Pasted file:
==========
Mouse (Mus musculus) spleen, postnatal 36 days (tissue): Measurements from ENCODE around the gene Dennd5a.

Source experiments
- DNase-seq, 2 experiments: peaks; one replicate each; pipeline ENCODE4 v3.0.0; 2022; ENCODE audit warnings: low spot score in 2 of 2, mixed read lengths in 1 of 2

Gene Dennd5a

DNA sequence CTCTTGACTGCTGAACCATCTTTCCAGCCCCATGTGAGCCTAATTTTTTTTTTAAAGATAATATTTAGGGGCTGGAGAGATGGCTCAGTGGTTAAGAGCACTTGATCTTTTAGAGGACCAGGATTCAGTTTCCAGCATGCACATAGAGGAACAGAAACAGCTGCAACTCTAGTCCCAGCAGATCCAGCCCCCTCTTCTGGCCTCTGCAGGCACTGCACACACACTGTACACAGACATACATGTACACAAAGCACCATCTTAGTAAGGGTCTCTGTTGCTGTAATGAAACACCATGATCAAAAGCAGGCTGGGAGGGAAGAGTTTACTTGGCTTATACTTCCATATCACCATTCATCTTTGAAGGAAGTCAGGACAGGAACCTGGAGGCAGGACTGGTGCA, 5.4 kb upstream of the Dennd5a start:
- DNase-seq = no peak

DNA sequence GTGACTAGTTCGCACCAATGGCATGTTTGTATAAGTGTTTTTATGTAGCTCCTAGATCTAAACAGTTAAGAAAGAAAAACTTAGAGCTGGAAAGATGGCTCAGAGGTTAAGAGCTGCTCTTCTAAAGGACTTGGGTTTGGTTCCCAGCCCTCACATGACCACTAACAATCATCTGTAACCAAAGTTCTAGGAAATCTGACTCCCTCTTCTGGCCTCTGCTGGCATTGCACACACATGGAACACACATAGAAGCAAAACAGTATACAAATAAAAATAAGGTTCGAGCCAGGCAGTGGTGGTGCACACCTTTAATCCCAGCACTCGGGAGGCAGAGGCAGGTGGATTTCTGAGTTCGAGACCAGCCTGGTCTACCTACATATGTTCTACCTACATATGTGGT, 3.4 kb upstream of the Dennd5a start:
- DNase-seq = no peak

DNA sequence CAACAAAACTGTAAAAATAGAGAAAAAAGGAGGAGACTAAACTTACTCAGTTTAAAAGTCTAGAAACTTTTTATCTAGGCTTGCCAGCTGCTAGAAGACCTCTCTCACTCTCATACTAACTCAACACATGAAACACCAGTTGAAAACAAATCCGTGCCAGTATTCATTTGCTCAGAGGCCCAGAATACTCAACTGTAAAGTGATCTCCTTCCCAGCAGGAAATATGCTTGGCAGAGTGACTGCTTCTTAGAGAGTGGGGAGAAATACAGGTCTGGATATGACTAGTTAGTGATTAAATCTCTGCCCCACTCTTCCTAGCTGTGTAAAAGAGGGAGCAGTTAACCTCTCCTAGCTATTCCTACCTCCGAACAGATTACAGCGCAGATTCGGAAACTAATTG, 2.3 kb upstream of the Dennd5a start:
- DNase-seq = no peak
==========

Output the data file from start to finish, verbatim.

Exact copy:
Mouse (Mus musculus) spleen, postnatal 36 days (tissue): Measurements from ENCODE around the gene Dennd5a.

Source experiments
- DNase-seq, 2 experiments: peaks; one replicate each; pipeline ENCODE4 v3.0.0; 2022; ENCODE audit warnings: low spot score in 2 of 2, mixed read lengths in 1 of 2

Gene Dennd5a

DNA sequence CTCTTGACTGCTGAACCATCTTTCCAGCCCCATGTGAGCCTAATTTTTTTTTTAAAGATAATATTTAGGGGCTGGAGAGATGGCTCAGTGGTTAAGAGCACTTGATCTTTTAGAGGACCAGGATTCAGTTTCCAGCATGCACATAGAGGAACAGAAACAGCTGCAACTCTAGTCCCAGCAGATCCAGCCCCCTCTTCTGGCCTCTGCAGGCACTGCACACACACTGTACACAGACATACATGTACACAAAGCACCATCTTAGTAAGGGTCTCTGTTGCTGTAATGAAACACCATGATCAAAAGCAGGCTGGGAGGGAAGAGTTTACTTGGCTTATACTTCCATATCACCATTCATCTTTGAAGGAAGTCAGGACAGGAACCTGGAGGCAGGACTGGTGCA, 5.4 kb upstream of the Dennd5a start:
- DNase-seq = no peak

DNA sequence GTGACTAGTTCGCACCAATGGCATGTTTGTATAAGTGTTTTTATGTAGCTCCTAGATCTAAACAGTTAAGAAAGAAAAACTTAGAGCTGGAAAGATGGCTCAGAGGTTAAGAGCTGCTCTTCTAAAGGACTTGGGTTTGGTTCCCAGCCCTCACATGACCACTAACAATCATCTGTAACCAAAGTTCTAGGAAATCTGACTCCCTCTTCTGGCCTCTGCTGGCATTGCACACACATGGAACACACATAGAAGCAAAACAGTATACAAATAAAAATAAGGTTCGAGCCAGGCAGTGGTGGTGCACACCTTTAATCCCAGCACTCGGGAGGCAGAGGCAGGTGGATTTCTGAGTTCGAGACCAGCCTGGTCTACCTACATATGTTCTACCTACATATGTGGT, 3.4 kb upstream of the Dennd5a start:
- DNase-seq = no peak

DNA sequence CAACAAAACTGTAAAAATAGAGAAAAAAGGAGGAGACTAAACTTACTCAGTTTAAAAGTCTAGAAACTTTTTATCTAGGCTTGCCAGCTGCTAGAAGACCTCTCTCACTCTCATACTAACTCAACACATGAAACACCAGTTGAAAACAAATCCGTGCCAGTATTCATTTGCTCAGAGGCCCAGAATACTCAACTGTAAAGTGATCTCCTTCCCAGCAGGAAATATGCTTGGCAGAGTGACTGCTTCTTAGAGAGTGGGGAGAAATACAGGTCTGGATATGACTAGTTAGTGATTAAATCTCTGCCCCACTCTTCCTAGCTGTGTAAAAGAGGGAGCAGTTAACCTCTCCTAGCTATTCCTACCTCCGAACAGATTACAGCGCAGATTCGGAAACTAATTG, 2.3 kb upstream of the Dennd5a start:
- DNase-seq = no peak